Oil seep geochemistry and oil-source rock correlation
The sample of the oil seep found in the Matacea Creek show a dominance of saturates (over 65%) over aromatics (about 23%) and NSO compounds (around 10%). GC-MS and GC analyses of the saturates fraction revealed the existence of demethylated hopanes and a depletion of medium/high molecular weight n-alkanes (Figure 8), which indicates that the oil seep has been submitted to bidegradation (Peters and Moldowan, 1993). Nevertheless, the combination of such features with the presence of light n-alkanes and the high proportion of saturates might be indicative of a relatively frequent recharge of the seep.
Regarding the biomarkers, the Matacea oil seep is characterized by a very low relative abundance of steranes (steranes/hopanes around 0,1), low proportion of tricyclic terpanes, high C24 tetracyclic/C26 tryciclic terpanes (over 10) and oleanane/hopane (0,38) ratios, low relative abundance of gammacerane and C35 homo-hopanes, moderate to high proportion of diasteranes, dominance of the C29 steranes over their C28 and C27 counterparts, and low sterane isomerization ratios (C29 KKK S/S+R= 0,43 and C29 K22/K22+KKK= 0,47). Such molecular features suggest that such oil is derived from a source rock deposited under proximal marine suboxic conditions that reached a low to moderate level of thermal maturity. Such interpretations must be viewed with caution, since the assessment of source rock environment, age and thermal maturity through oil biomarkers is hampered by the biodegradation. A number of molecular parameters such as the steranes/ hopanes, oleanane/hopane, diasteranes/steranes and C29 KKK S/S+R steranes ratios can be significantly affected (Peter and Moldowan, 1993), depending on the degree of alteration and mixture with late pulses of recharge.
Oil seep biodegradation also hinders the correlation with the organic extracts of the potential source rocks. Despite such limitation, a visual inspection of GC-MS fingerprints (Figure 8) as well as the cross-plots of molecular parameters (Figures 9 and 10) indicates that among the analyzed units the Chimborazo Formation best correlates with the Matacea oil seep. Both the oil and the extracts share a proximal marine suboxic depositional character with evidence of a significant input of terrigenous organic matter. The relatively higher abundance of terrigenous plants markers in the oil seep might be a result of biodegradation or indicate the existence of more proximal (paludal) facies of the Chimborazo Formation, not sampled in this survey.
Bulk analyses indicate that the Chapungo Sequence (Late Cretaceous) presents the higher potential to generate liquid hydrocarbons, followed by the Chimborazo Formation (Eocene). These units are immature or have reached the beginning of the "oil window" (up to 0,7% Ro) in practically all the studied samples. Despite the low HI values presented by the samples of the Río Guabas Formation (Late Cretaceous), the combination of good TOC contents and dominance of amorphous organic matter with high Tmax values suggest that such samples might have originally presented fair to good hydrocarbon source yields. Petrographic evidence suggests that the heat effect of igneous intrusions account for the high maturity of some of the sampled intervals.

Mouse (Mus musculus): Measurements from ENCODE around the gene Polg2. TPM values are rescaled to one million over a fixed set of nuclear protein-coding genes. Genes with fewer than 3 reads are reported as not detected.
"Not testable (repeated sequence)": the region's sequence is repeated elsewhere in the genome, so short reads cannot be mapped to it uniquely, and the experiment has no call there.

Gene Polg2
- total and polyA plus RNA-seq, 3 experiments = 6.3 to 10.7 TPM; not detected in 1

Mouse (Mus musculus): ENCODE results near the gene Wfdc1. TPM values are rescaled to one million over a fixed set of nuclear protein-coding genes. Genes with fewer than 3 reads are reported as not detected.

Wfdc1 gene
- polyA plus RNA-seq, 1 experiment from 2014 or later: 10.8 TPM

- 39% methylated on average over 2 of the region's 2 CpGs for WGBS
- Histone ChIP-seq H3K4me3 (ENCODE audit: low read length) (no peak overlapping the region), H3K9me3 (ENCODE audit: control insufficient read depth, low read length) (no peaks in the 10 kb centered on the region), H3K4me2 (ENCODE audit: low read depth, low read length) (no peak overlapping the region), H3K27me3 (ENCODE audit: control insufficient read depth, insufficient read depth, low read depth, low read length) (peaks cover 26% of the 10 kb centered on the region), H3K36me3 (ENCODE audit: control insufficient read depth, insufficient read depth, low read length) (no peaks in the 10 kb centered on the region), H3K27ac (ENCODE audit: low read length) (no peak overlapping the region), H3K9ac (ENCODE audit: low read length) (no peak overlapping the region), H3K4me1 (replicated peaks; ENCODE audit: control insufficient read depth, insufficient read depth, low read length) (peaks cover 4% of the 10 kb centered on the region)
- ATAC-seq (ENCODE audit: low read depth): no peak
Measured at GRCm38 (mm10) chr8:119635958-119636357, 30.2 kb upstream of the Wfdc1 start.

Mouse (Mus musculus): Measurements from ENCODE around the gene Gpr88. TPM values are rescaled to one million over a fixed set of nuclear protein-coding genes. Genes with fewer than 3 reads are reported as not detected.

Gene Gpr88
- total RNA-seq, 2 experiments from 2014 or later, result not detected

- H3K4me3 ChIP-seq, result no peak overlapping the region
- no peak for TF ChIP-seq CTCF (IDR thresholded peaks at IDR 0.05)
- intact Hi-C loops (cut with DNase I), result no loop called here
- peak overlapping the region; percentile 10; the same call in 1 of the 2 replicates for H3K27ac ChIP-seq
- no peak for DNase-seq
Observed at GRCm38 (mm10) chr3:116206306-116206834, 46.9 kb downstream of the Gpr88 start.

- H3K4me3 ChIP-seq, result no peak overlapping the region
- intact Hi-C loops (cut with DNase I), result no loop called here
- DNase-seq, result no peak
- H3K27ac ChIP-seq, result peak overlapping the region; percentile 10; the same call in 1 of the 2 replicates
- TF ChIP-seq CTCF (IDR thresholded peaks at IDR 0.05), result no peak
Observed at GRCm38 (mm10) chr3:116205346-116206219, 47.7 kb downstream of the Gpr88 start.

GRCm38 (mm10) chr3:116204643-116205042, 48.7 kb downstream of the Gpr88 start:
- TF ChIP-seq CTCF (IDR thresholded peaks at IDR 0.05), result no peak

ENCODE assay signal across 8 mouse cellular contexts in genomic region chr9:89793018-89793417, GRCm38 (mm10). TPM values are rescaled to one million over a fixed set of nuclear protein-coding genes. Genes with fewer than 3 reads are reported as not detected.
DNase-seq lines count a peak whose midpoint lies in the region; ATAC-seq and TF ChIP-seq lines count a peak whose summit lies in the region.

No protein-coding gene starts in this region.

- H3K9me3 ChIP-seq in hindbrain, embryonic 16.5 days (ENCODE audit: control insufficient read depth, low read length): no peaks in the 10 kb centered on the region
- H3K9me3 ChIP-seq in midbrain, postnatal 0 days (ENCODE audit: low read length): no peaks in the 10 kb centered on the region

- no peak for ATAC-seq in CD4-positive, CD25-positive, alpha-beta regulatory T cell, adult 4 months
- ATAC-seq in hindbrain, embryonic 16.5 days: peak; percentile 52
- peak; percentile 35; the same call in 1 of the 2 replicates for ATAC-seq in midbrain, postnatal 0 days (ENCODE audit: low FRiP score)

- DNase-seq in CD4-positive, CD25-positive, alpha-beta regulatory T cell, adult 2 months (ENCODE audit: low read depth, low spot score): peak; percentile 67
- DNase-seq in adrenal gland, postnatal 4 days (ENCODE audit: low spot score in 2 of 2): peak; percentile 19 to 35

Biomarker characteristics of analyzed samples indicate that the Chapungo Sequence was deposited in a marine suboxic environment with variable siliciclastic input and water salinity, the Peña Morada Formation under more anoxic conditions, and the Chimborazo Formation in a proximal suboxic marine environments with an important contribution of terrigenous organic matter. Bulk and molecular parameters indicate that Matacea Creek seep has been biodegraded, but there is also evidence of a relatively continuous recharge of the oil at the surface. Biomarker features suggest that the oil is derived from a source rock deposited under proximal marine suboxic conditions and that reached a moderate to low degree level of thermal maturity.
Although oil seep biodegradation hampers the comparison with the organic extracts, biomarker data indicates that the Chimborazo Formation presents the best correlation with the Matacea oil seep among the analyzed units. The lack of a perfect match between the oil seep and the Chimborazo extracts might be the result of biodegradation or the existence of more proximal facies of the Chimborazo Formation, not sampled in this survey.
The authors extend their appreciation to Ecopetrol for permitting the publication of the results of this study, to the geologist Blanca N. Giraldo for the visual kero-gen analyses, to the geologists Pedro Parra and César Mora for the thoughtful discussions, to the laboratory personnel of the Geochemistry Group of the Colombian Petroleum Institute (ICP) for the analytical support, and to the geologist Leslie B. Magoon for his thoughtful review and comments.